Since the ordinance took effect 30 months ago, the city has approved 63 building permits. Of those, 20 went to homeowners who had already had off-the-books ADUs in their homes and wanted to come under the new law. Ten of the 63 are attached units, with four of those being part of new single-family dwellings; 18 are detached, with two included as part of new construction; 35 are located inside a house, with one of those being part of new construction.
Watchman said he isn’t surprised at the relatively low numbers of permits. “It’s a weird little thing,” he said of ADUs. “People aren’t used to the idea that there’s a whole ‘nother house in my backyard. I think there’s going to be a slow trickle of them.”
Watchman said he thinks it might be difficult for architects to make a living designing ADUs alone. None of the buildings are very large. And while the price might range from $150,000 to well over $200,000 depending on finishes and features, that’s not enough to generate very large fees.
“It falls into a category that hasn’t been taken on by a lot of architects,” Watchman said. “It’s not enticing for bigger firms.”
Less ‘tricked-out garage,’ more ‘small house’
Within two weeks of the council’s adoption of the ordinance, Minneapolis architect Christopher Strom announced the formation of a subsidiary of his main residential architecture practice that he calls Second Suite. Since then, he’s talked to a lot of people who are interested in ADUs — at least until they understand what’s involved.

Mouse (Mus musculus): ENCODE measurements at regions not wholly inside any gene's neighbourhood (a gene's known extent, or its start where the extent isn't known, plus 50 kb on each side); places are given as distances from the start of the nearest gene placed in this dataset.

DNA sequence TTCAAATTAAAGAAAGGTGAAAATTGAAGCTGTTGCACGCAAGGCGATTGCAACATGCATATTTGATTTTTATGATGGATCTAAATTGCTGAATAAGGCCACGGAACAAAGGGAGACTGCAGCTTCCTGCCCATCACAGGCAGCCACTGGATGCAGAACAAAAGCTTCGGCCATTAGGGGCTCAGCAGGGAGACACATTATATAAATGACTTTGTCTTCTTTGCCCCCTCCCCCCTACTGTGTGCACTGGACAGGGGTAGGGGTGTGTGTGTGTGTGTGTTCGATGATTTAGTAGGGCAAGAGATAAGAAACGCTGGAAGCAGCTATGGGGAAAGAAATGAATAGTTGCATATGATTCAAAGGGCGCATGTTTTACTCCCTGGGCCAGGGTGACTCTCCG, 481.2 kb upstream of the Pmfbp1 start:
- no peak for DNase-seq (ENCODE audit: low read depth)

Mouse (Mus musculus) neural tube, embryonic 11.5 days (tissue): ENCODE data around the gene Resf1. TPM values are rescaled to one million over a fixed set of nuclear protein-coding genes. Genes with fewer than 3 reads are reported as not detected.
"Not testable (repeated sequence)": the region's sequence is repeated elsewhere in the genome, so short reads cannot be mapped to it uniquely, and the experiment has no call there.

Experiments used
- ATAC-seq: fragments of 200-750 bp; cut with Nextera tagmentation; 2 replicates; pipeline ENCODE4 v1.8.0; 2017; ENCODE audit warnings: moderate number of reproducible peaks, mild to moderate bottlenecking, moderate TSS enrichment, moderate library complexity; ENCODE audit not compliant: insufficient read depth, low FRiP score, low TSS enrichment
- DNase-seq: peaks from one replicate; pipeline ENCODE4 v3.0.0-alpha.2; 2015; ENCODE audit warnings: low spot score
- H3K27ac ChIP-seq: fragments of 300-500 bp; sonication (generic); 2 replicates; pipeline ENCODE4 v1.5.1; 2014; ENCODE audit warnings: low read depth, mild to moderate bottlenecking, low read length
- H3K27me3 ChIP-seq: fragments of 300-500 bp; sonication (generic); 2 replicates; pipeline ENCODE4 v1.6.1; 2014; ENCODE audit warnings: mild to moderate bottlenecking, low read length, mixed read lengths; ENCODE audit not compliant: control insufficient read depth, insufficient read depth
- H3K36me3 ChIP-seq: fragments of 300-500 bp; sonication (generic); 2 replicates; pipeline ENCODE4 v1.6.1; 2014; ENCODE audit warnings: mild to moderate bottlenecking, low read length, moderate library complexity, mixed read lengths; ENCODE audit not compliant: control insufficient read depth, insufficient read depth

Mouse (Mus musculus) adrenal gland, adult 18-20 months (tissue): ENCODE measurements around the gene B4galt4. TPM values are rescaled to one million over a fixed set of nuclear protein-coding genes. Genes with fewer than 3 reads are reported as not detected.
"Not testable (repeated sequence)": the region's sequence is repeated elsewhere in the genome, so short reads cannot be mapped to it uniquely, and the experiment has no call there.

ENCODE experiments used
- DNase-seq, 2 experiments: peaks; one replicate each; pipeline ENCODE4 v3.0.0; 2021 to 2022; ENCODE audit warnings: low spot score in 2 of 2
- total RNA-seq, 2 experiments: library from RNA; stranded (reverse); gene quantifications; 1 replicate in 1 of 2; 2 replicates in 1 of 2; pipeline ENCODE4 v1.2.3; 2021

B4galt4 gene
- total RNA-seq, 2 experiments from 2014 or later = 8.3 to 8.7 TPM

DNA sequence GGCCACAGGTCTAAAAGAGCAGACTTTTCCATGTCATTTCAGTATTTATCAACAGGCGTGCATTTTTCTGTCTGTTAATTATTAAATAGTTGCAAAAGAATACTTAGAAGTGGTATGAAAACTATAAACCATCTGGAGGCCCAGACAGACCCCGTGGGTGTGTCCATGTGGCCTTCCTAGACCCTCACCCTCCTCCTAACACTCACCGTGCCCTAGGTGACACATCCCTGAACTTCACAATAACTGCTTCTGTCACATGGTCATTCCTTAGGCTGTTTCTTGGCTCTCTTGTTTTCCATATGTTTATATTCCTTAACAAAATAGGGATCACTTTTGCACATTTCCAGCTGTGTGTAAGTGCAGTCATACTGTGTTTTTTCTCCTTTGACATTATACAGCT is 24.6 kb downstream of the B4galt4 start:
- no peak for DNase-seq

“The vast majority are just exploring the idea, so they don’t actually become real projects,” Strom said. “They don’t really understand the parameters and they don’t understand the costs. The vast majority think it’s just going to be a tricked out garage, but it’s really building a small house.”
But Strom has designed projects that have been built. One is a 340-square-foot unit located over a garage near Lake Harriet. And he said construction is starting on another unit in Longfellow. He’s also done a unit located inside a house.
“A lot of people don’t know about it,” Strom said of the ADU ordinance. “I have a lot of friends and neighbors who still don’t know you can do this. I think it’s a matter of time before there’s enough of them where people understand it’s actually an option.”
Strom said the demographic of clients is different than the work he does on custom homes. Some potential clients are downsizing, some want to rent it out on short-term rental services, sometimes it’s people with an aging relative.”
As for builders, Strom said he relies on contractors with whom he has a relationship via other jobs.“Generally speaking, you can find somebody who will embrace the challenge of building something small and compact,” he said. “You have to find someone who’s gung-ho about doing it. It might be out of the comfort of some builders.”
Nielsen said she that after spending so much time on the project, she could write the book on how to build an accessory dwelling unit in Minneapolis. And she just might. “My experience has been great,” Nielsen said. “I’d certainly encourage other people to do it.”